"The government is always very careful with security," he stated, noting that New York's data is housed in a single-tenant environment. Microsoft is currently hosting core Office 365 components, such as email and SharePoint, but the state is currently negotiating additional pieces. Active Directory, Digman said, is "the next leg."
Another way New York employees will benefit is from Office 365's automatic access to the newest versions of Microsoft's productivity applications, noted Digman.
"With every version, Microsoft seems to expand the capability to analyze data, and to move it from product to product," he said of new features such as Power BI. He said state agencies have been interested in using these features to deliver data and insight at a faster rate, and that they will also benefit from a predictable and consistent upgrade cycle.
He said Office 365 even allows the state to milk the last bit of productivity out of aging computers. Digman said that many machines that struggle with processing power can offset some of the burden to Microsoft's servers by running Office in the cloud. "It's another benefit that's hard to measure," he said.
One thing that's not hard to measure: Office 365's momentum. In July, the company announced that the product was on pace for $1.5 billion in annual revenue, a 50% improvement from its pace earlier in the year. Because Office 365 is a subscription-based service, this profit stream is perpetual and thus more attractive, in Microsoft's view, than traditional standalone licenses. North American government customers who have recently signed up for Office 365 include the cities of San Francisco, San Jose, Kansas City, Seattle and Chicago, as well as the county of Santa Clara, which is home to Silicon Valley, and the state of Texas.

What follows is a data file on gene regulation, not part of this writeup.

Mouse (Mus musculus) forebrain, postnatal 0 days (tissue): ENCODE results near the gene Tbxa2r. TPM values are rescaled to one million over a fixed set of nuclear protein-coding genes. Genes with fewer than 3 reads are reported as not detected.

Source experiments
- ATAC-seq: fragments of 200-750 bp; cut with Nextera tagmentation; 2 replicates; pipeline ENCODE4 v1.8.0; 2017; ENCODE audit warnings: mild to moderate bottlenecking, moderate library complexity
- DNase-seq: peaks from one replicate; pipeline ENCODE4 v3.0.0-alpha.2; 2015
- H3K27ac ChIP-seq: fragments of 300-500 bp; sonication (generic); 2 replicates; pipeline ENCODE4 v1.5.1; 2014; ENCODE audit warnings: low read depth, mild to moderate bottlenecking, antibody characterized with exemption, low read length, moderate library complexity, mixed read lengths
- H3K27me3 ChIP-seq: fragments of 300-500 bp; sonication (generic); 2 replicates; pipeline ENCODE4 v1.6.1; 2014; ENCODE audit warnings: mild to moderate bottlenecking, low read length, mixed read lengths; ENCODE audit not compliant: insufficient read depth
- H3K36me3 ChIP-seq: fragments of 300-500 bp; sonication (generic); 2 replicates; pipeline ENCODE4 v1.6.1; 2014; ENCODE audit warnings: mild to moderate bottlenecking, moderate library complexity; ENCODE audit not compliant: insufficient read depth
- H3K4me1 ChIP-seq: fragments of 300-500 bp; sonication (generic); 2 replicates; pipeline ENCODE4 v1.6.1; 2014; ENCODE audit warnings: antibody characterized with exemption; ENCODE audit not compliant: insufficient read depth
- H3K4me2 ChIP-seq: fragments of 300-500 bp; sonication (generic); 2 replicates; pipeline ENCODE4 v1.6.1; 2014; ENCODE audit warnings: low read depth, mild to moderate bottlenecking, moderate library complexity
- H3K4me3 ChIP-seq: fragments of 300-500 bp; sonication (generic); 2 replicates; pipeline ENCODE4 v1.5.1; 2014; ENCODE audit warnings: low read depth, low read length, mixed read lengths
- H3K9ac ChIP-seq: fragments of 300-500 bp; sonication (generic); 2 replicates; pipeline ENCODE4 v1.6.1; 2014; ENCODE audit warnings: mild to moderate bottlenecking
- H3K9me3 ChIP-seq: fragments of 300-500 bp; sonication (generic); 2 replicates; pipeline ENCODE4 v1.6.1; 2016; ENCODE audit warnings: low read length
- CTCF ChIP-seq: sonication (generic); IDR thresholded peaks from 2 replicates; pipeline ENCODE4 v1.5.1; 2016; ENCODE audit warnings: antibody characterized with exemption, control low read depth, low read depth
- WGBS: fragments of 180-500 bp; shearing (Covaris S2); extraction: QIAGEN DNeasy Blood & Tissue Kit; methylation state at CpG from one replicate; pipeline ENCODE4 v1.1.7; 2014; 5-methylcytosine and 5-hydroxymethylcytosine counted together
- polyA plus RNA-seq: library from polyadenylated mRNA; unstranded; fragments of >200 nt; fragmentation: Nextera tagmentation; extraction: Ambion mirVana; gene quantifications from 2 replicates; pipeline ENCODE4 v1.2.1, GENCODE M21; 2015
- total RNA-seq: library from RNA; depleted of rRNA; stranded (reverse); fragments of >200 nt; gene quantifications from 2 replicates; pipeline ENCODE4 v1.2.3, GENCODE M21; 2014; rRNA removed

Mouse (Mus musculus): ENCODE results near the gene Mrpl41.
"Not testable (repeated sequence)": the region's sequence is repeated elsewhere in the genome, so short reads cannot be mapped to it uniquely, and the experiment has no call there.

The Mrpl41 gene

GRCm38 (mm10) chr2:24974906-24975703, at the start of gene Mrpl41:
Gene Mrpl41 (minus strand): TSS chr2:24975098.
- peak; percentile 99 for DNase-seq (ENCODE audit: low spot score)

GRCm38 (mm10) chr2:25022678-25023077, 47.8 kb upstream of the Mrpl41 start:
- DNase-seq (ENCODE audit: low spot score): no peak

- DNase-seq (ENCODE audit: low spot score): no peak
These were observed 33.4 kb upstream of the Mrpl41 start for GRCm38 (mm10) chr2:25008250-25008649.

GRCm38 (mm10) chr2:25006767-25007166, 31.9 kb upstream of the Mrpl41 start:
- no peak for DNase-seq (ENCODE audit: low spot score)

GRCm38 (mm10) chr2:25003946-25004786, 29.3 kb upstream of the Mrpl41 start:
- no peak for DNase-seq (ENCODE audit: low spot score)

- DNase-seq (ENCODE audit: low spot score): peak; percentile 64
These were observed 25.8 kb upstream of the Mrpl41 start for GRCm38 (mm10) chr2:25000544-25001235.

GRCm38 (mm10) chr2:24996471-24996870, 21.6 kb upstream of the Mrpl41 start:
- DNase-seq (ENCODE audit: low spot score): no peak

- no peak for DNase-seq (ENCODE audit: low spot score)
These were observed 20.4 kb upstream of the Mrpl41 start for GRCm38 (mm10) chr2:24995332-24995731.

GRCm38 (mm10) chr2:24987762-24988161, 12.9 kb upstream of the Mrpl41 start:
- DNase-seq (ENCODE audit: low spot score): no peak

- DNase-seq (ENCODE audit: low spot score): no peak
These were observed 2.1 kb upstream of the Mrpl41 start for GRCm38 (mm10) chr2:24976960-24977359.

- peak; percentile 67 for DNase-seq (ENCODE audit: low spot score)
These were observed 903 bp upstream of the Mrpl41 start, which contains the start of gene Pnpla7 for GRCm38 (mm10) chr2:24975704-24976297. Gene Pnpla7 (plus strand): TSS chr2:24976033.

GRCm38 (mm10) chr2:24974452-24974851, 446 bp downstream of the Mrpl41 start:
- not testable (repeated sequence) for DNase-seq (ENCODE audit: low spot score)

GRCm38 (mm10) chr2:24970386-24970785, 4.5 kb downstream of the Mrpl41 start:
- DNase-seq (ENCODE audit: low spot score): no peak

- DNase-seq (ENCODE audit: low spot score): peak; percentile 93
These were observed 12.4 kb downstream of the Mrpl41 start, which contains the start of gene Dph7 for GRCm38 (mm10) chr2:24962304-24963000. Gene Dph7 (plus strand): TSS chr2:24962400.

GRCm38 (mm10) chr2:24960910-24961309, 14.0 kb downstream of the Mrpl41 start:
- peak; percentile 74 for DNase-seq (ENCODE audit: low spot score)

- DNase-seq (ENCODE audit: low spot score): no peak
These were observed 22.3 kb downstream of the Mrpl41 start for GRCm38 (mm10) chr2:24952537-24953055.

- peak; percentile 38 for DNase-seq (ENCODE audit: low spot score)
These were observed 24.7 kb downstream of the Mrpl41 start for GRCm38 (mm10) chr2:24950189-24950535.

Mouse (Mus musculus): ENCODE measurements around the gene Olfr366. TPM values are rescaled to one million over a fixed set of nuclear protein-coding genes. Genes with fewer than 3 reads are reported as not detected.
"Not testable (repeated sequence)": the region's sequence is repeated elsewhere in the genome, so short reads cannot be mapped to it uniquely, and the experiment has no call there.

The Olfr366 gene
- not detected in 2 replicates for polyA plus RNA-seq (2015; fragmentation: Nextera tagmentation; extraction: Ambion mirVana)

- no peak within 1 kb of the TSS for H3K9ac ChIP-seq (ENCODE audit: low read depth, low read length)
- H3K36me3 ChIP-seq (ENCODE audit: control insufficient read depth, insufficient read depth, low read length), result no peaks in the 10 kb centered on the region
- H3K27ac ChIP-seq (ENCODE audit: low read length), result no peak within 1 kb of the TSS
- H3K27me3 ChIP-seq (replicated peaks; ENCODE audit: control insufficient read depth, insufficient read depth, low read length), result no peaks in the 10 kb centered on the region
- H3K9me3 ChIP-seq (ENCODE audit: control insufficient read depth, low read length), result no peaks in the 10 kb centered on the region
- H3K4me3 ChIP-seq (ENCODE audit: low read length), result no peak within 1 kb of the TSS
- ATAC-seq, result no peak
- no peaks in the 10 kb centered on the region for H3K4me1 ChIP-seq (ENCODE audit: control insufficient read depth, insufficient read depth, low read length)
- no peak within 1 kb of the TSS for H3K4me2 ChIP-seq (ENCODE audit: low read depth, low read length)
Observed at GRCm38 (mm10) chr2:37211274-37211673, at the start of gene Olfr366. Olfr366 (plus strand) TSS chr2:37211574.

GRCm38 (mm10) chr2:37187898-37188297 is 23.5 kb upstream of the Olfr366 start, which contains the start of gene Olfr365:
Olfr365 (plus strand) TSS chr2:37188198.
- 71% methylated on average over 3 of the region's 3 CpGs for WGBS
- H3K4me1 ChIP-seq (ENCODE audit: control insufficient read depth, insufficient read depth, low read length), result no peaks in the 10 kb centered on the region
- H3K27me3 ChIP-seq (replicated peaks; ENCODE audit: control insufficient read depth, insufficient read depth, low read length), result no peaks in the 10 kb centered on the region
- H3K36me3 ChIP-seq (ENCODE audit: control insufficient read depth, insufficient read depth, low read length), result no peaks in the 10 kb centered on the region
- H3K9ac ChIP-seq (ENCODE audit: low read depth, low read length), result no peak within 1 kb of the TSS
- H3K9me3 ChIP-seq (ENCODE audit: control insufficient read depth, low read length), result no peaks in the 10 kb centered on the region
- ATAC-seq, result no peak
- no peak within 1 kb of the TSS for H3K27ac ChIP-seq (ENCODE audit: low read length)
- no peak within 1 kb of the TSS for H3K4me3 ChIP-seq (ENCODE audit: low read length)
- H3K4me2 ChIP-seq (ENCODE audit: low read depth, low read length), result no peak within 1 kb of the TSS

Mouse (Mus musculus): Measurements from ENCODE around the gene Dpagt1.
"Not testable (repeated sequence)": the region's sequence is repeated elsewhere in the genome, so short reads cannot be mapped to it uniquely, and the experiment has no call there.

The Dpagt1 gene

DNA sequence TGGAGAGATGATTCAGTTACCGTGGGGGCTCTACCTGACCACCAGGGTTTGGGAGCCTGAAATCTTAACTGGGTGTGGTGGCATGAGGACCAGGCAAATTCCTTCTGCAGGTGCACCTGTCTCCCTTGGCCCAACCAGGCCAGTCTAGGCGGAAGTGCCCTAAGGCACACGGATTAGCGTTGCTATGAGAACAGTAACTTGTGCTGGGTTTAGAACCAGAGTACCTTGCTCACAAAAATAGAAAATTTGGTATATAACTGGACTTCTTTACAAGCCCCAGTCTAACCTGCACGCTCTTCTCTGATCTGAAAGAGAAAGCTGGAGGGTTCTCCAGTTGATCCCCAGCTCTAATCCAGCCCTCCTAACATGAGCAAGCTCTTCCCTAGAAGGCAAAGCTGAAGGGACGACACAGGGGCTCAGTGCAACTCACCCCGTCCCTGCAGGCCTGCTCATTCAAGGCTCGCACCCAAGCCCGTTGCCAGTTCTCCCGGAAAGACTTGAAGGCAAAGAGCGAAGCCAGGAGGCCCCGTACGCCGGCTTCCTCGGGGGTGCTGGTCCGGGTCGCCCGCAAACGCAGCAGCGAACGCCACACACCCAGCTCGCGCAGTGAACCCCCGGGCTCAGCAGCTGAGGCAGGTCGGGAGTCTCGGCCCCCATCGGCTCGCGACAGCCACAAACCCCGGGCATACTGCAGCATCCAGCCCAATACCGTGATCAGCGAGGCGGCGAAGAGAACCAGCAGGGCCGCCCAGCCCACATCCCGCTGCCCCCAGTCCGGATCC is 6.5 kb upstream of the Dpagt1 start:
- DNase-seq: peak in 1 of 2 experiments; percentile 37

The company also can boast of Office 365 success stories with businesses of all sizes while fending off further encroachment from Google. Additionally, with many Office 365 installations running on Windows Azure or a combination of Azure and a company's private servers, the product has boosted not only Office sales but also the adoption and reputation of Microsoft's cloud infrastructure as well. Microsoft hopes that Office and Azure both will reinforce the appeal of its increasingly cloud-focused Microsoft Server products.
Microsoft has had less success selling Office 365 to consumers. This fact has only added to the debate about whether the company should release a version of Office optimized for iPads. The company offers Office 365 subscribers a version of Office that runs on iOS and Android phones, but it has declined to produce a tablet-oriented version for either platform. The plan is ostensibly intended to increase the appeal of Windows 8.